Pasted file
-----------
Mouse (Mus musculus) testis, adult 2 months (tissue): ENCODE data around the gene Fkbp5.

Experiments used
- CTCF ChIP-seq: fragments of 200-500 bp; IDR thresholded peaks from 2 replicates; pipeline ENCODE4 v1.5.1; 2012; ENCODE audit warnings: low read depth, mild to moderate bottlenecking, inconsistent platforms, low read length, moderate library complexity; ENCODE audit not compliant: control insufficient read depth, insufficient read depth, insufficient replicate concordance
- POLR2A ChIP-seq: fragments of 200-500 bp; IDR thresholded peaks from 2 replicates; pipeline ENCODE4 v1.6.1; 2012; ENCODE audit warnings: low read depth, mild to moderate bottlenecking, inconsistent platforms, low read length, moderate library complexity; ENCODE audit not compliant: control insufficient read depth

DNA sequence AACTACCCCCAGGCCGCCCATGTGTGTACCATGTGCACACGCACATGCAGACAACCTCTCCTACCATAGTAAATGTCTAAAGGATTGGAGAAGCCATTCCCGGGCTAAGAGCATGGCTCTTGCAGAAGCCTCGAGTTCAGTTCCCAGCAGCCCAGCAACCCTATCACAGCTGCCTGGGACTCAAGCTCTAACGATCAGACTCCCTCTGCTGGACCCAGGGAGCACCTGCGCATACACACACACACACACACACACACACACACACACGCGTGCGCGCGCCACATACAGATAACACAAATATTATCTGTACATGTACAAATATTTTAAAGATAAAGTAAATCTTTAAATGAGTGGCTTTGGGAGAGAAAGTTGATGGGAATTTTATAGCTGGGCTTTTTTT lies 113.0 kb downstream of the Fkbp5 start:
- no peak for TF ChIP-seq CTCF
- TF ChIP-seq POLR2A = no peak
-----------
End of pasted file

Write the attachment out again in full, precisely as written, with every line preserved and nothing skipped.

Mouse (Mus musculus) testis, adult 2 months (tissue): ENCODE data around the gene Fkbp5.

Experiments used
- CTCF ChIP-seq: fragments of 200-500 bp; IDR thresholded peaks from 2 replicates; pipeline ENCODE4 v1.5.1; 2012; ENCODE audit warnings: low read depth, mild to moderate bottlenecking, inconsistent platforms, low read length, moderate library complexity; ENCODE audit not compliant: control insufficient read depth, insufficient read depth, insufficient replicate concordance
- POLR2A ChIP-seq: fragments of 200-500 bp; IDR thresholded peaks from 2 replicates; pipeline ENCODE4 v1.6.1; 2012; ENCODE audit warnings: low read depth, mild to moderate bottlenecking, inconsistent platforms, low read length, moderate library complexity; ENCODE audit not compliant: control insufficient read depth

DNA sequence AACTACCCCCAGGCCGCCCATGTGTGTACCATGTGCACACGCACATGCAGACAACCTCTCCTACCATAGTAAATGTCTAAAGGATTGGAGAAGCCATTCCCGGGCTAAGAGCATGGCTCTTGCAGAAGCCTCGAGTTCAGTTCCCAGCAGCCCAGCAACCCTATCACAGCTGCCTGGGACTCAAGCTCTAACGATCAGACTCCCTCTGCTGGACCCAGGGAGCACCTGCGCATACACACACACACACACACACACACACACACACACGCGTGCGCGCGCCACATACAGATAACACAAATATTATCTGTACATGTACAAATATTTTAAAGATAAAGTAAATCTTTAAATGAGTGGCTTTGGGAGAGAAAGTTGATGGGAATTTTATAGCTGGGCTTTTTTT lies 113.0 kb downstream of the Fkbp5 start:
- no peak for TF ChIP-seq CTCF
- TF ChIP-seq POLR2A = no peak